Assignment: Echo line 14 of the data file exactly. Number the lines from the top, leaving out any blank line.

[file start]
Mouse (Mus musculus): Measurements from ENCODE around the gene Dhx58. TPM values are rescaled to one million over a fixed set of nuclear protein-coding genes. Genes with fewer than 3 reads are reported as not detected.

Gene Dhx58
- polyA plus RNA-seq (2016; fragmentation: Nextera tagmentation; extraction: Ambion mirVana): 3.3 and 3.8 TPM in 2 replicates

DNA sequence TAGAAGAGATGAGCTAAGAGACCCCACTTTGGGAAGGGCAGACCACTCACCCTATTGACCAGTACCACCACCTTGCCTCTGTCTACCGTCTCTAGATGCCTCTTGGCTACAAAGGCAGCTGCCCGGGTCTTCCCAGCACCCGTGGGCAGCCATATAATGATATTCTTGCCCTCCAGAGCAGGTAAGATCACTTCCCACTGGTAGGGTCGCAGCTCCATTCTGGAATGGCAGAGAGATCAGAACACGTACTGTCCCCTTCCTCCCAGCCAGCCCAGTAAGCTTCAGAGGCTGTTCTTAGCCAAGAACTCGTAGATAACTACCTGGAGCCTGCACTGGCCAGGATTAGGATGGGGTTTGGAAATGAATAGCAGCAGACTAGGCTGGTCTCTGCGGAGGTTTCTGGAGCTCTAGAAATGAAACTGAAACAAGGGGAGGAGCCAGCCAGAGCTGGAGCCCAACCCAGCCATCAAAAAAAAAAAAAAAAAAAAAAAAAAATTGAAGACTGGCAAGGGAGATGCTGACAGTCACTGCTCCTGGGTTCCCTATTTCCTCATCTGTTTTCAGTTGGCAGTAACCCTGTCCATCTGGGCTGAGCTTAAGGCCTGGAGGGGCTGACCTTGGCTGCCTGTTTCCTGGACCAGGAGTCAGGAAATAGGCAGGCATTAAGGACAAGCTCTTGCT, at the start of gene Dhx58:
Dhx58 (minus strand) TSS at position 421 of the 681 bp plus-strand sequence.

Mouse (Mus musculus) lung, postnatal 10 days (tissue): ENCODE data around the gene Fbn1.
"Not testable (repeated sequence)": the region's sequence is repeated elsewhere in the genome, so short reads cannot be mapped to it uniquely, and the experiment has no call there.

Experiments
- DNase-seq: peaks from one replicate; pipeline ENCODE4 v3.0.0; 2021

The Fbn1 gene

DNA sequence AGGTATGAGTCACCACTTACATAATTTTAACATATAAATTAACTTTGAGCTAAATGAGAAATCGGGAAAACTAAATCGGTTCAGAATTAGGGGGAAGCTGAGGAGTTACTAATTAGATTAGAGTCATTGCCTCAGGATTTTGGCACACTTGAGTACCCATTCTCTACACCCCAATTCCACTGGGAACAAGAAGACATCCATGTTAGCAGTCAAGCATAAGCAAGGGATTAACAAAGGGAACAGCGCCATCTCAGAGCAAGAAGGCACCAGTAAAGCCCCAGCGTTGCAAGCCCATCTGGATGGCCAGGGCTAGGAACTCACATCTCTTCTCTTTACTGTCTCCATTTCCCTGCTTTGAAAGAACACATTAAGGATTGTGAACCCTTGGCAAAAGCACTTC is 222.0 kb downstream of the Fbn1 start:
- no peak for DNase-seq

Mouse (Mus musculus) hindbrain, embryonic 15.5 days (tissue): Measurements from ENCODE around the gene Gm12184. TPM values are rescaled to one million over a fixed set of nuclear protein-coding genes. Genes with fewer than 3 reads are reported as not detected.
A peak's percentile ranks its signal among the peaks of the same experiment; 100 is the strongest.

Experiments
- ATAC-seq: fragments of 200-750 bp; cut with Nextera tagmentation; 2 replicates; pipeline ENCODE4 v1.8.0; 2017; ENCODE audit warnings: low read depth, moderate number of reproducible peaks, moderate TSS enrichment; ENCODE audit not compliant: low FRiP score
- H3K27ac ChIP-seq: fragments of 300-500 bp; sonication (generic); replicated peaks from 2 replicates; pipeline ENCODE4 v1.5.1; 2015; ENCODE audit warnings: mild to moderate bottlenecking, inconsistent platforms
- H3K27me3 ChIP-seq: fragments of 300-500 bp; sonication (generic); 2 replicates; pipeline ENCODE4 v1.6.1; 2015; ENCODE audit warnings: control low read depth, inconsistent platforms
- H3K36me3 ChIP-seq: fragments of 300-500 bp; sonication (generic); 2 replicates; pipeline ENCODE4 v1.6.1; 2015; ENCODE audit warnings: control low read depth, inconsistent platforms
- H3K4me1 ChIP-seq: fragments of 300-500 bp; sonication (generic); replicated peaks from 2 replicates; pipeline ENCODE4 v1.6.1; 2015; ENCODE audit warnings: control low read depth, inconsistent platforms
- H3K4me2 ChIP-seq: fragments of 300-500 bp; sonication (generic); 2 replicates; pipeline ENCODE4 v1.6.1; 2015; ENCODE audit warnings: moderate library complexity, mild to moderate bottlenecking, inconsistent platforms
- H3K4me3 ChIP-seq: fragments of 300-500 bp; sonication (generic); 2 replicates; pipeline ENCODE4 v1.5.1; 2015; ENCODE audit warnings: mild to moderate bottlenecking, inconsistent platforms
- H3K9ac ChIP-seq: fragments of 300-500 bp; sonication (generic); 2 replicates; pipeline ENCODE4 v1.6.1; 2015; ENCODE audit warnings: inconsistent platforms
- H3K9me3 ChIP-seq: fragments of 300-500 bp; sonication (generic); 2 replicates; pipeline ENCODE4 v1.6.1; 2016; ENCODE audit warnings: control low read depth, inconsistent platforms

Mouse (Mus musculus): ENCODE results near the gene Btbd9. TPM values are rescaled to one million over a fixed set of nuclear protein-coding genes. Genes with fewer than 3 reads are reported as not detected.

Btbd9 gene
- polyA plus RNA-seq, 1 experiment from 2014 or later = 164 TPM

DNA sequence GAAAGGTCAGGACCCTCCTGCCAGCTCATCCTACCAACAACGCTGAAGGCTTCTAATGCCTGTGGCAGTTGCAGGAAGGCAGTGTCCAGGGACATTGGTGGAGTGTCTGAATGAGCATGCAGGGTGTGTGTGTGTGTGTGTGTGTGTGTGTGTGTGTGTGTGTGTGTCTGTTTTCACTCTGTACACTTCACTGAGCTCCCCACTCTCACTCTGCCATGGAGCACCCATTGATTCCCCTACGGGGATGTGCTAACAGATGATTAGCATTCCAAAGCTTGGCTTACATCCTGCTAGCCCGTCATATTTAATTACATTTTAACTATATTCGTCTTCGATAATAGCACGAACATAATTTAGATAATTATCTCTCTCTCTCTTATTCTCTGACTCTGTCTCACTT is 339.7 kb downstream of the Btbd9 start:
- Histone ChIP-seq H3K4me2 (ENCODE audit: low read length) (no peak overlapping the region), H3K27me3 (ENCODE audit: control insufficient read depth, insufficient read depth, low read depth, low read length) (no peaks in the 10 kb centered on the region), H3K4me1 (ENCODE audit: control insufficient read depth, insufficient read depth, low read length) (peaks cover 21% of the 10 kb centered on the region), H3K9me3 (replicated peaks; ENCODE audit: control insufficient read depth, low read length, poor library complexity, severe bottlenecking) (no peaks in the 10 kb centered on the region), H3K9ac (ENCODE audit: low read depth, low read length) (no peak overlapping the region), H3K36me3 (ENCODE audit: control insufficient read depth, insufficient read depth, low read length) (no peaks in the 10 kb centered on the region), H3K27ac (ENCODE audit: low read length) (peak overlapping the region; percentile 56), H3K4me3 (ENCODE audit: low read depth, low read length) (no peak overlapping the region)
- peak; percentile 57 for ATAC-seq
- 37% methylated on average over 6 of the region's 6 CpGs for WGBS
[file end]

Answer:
A peak's percentile ranks its signal among the peaks of the same experiment; 100 is the strongest.